Print-on-Demand Layout: Is this the answer?

So as you may have noticed, I’ve been thrashing around trying to find something that will allow me to create e-books and plain-vanilla print-on-demand layouts with a minimum of technological whizz-bangerie.

Scrivener, we’re told, will convert your golden words to .mobi, ePub, and various other electronic formats. Unclear, though, whether you can use it to do hard-copy page layout. And the learning curve: steep.

InDesign: Well, let me put it this way. I’ve taken two formal courses in InDesign and still can’t figure out how to use it. It is way, way, way over the English-major head. And, btw, if you have to ask, you can’t afford it.

A reader here kindly suggested PressBooks.com. I checked that out. Brought to us by the folks who bring us beloved WordPress, it uses a WP-like platform to allow you to generate book-like things for print and electronic publication. On close inspection, it has some serious limitations. One is that they want you to have your author page on their site. Another: unless you cough up a chunk of dough, your “book” contains a honking big ad, plus their watermark appears every few pages.

Off-putting.

Spent yesterday evening crawling around the Internet searching for some sort of program that would let me do my own e-books (the FireRider serialization is going to generate about 20 books in quick succession; the diet/cookbook is still sitting there waiting to be published, and the Old New Bad Novel will probably present us with 12 or 14 serial bookoids). And lo! What should I stumble upon but the latest enterprise mounted by Joel Friedlander, the dean of self-publishing.

What the guy has come up with is the soul of simplicity: professionally designed Word templates suitable for building camera-ready PDFs and Kindle-ready electronic files.

Okay, before you fall on the floor laughing, yes, it is true that Word a layout program does not make. MS Word (or Wyrd, for those of us who have come to know and loathe its weirdnesses) is a word processing program. Its fonts are not up to the job of producing high-end, fancy publications. It lacks the versatility of InDesign or Quark. There are things it just flat can’t do.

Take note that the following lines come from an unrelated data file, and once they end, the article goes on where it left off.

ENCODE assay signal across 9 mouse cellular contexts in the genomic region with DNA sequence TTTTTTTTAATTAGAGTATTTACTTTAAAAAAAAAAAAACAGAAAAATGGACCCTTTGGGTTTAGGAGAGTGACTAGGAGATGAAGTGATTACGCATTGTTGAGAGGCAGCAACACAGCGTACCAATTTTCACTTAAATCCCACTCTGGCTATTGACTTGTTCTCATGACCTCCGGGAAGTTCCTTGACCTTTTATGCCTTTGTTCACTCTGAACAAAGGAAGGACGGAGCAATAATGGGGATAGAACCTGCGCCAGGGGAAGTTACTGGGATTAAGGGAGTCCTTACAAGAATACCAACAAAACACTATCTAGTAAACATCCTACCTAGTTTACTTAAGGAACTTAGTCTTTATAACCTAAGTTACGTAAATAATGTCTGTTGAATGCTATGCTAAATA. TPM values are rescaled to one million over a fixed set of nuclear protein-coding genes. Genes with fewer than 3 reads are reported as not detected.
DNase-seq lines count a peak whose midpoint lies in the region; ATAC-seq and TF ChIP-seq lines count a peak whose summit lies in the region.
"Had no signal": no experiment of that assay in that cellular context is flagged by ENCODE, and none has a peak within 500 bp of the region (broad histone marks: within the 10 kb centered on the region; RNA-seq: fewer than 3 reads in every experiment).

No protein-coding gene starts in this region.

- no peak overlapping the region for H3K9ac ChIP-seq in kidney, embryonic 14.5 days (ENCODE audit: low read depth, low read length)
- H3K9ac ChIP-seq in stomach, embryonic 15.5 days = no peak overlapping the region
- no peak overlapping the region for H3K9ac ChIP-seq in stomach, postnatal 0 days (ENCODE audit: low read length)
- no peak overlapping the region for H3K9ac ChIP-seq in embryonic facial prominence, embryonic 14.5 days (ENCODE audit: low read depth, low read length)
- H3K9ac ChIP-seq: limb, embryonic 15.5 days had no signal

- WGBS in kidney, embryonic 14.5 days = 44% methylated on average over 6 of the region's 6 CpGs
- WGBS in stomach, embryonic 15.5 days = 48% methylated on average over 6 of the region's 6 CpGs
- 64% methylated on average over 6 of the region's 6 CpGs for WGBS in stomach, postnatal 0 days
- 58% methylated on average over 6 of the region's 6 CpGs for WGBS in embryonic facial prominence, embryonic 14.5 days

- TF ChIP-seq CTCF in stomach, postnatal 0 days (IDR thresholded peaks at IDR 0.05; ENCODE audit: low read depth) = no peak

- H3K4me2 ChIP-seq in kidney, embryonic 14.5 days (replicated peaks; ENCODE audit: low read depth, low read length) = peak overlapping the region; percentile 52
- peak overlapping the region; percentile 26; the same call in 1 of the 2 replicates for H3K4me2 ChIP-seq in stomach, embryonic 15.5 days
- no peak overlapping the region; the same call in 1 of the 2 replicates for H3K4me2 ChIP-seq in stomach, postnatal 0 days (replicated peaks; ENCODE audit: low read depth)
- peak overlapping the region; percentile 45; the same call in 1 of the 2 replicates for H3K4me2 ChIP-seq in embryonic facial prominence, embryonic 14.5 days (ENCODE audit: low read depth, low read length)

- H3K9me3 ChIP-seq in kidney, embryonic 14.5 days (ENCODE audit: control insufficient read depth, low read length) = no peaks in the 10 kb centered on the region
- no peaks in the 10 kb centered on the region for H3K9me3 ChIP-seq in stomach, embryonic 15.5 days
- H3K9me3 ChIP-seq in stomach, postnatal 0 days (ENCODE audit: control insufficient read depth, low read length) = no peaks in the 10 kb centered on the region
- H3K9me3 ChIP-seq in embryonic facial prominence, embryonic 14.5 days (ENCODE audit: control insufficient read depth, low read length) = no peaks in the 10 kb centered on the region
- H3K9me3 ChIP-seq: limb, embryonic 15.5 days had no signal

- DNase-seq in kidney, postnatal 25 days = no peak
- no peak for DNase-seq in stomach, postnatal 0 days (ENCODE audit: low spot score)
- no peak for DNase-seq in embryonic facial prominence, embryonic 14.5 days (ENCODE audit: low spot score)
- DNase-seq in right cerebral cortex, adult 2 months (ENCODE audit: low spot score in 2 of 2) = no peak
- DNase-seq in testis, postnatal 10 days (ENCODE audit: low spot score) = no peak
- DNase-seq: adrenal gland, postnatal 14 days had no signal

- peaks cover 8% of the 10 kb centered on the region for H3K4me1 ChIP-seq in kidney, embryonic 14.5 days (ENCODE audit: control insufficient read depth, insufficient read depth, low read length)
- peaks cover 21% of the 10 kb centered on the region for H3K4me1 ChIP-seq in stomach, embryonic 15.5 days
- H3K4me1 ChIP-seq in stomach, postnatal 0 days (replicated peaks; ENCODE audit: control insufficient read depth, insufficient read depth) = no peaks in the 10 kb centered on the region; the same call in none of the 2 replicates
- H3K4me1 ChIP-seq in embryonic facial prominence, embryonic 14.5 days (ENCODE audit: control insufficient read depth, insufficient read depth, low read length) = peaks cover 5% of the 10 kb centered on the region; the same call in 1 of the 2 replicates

All those things are true.

But consider: most self-published books don’t need InDesign-level power. Most readers can’t tell the difference between an OK font and a great font. And if you’re not doing a lot of swell graphics, all you really need is something into which to pour copy, maybe a few tables, and some catchy heads and subheads.

Something with the correct margins for the correct trim size. Something designed by someone who knows what a gutter is supposed to look like. Something with a nice running header. Something that will break pages so chapters start on recto pages. Every time. Something, in short, built by someone with a modicum of design taste who understands what you need. And what you don’t need.

For that purpose, Word suffices.

Friedlander has selected a variety of fonts that work pretty well in the book-printing environment. Are they perfect? Well…no. You might be able to do a little kerning here and there to pull up a loose line, but by and large, that’s beyond the average writer’s ken and doesn’t do that much good, anyway.

Artistic perfection, however, is probably unnecessary for the genre novels and pieces of casual informative nonfiction most of us are putting out. Readers who find Kindle a desirable platform are not the kind of people who spend a lot of time caressing paperbacks and admiring the visual effect of the type. That’s not what they’re reading for.

These templates of Friedlander’s look nice. The margins are set up to accommodate whatever trim size you choose, of several possibilities. They guide you through the steps of setting up your front matter and back matter. And they use styles to build consistency throughout the document.

They’re easy, they’re efficient, the program is familiar…and the price is right. For $37, I got a template with a design that looks like it was made for Slave Labor. That’s far less than it would cost to have my designer lay out the book for print.

If it works, bully for me. If not, forty bucks is not going to put me in the poorhouse.

You can take just about any Word file and present it to Kindle for e-book conversion. Most or maybe all of Friedlander’s templates can be used for that purpose. He has several, though, that are specifically designed to let you prepare e-book and camera-ready copy in one swell foop, saving you a lot of time.

Since Slave Labor is my sandbox project — something I put on Amazon for the express purpose of learning how the whole Amazon enterprise works — I’m going to use it to try laying out a PoD version of the book.

And if it does work? It’s on to FireRider, at last!

 

2 thoughts on “Print-on-Demand Layout: Is this the answer?

  1. Pingback: Three projects, one day, 24 hours: progress | Writers Plain & Simple

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